Voilà! X-Men: Days Of Future Past!!!!
We begin in an alternate near-future where what has remained of The X-Men find themselves cornered in the ruins of a Chinese temple by rampaging, shape-shifting Sentinels. Professor X (Patrick Stewart) then hatches an idea to have one of the team travel back to 1973 to stop the Sentinel program – the chain of events were triggered by Mystique’s assassination of robotics specialist Bolivar Trask (Peter Dinklage), who was researching on the Sentinels, an army of robots designated to kill mutants on sight.
They settle upon Wolverine (Hugh Jackman), primarily because his adamantium-reinforced healing powers can withstand the great physical stresses long-term time travel can have on an average human’s constitution. He – naturally – lands buck-naked in the bed of a mob boss’ mistress, then decides to make short work of said boss’ goons when he realises his claws are – bone!!!
Wolverine then manages to meet up with Charles Xavier circa 1973 (played by James McAvoy) – here, looking like The Big Lebowski‘s “The Dude” (but only half the weight) and fully mobile yet greatly de-powered – at the run-down Xavier’s School For Gifted Youngsters. Xavier and Wolvie, along with The Beast (Nicholas Hoult) and Quicksilver (Evan Peters), set out to break young Erik “Magneto” Lehnsherr (Michael Fassbender) from a maximum-security prison beneath The Pentagon. From there, they intercept Mystique, who is set to snuff out Trask once he pitches his Sentinel program to no less than then-president Richard Nixon at the White House.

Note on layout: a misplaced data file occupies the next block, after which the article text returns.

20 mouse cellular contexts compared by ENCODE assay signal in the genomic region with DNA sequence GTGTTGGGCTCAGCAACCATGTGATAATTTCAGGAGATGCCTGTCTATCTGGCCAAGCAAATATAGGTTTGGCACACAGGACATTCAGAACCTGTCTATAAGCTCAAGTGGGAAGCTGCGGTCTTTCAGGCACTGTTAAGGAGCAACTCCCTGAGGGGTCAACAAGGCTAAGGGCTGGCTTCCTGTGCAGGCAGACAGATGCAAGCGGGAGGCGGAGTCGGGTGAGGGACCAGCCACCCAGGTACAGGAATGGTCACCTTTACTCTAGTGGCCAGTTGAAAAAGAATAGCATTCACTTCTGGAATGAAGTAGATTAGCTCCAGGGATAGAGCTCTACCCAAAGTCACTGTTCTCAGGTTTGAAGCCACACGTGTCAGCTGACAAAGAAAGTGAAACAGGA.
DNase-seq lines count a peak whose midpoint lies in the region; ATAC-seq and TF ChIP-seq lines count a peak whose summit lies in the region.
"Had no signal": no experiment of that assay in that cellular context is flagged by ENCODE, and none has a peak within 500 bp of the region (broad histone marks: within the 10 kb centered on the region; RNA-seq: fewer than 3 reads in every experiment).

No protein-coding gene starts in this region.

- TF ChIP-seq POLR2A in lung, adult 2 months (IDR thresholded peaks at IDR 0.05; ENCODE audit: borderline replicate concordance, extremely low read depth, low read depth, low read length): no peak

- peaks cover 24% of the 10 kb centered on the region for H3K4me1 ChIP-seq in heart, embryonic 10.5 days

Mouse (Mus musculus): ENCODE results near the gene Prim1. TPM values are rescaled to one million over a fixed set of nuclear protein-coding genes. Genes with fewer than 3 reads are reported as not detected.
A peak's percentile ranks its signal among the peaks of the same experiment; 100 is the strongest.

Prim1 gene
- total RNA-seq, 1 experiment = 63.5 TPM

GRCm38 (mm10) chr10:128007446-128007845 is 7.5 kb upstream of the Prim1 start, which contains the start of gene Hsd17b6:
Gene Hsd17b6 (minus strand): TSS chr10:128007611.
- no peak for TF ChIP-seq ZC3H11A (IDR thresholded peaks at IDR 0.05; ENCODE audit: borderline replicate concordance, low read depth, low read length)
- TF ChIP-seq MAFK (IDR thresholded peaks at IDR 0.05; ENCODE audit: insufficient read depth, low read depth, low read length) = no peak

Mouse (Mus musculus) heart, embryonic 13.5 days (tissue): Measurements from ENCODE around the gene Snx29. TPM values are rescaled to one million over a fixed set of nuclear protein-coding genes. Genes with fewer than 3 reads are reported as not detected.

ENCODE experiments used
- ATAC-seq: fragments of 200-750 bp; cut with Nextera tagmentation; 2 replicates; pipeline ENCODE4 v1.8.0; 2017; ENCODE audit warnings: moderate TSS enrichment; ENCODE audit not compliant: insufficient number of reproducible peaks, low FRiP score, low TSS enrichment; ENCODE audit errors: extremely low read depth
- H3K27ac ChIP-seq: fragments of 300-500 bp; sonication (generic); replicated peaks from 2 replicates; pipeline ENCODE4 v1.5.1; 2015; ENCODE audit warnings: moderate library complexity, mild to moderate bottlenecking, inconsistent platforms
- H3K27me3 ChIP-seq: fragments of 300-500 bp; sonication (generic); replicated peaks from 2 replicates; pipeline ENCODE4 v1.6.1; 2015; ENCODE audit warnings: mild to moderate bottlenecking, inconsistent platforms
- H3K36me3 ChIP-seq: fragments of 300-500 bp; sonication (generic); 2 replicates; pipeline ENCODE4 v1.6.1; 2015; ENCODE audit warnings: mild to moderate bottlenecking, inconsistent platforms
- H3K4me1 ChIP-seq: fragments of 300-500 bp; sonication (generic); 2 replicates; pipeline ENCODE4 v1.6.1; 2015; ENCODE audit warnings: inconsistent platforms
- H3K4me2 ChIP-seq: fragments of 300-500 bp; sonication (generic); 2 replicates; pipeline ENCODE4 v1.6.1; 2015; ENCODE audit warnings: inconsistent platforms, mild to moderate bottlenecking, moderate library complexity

With such a formidably big cast, it is fortunate that Bryan Singer, returning to the franchise after quite a while, nimbly balances the exposure of each individual X-Man, blending mind-blowing action sequences (Quicksilver’s use of his speed factor in rescuing Magneto from The Pentagon’s lock-up has to be the best use of bullet-time outside the Matrix trilogy) with moments of humour. Simon Kinberg‘s script takes a number of liberties with the source 1981 X-Men story arc; Kitty Pride was supposed to be the time-traveler, and her main target was anti-mutant US Senator Robert Kelly. Jackman is, as usual, very much at home in his character of Logan/Wolverine; Jennifer Lawrence seems a tad too “healthy” to play the slinky Mystique (give me Rebecca Romijn anytime). Peter Dinklage‘s Bolivar Trask seems devoid of any attempts toward going all ham – maybe his Game Of Thrones stint may have imparted to him the necessity of under-acting. Sadly missing, though, is the obligatory Stan Lee cameo…
I am quite happy that the rebooted X-Men appears to be connected with real-world events (the JFK assassination, The Cuban Missile Crisis and even Watergate) even as the divergent character development of estranged friends Charles Xavier and Erik Lehnsherr is likewise highlighted. Bryan Singer manages to successfully deliver a solid SF-thriller film, with enough ofthe X-Men’s iconic characters and continuities to keep even the most nit-picky fanboys sated. This is a leaner, meaner X-men film than its already-sterling predecessor.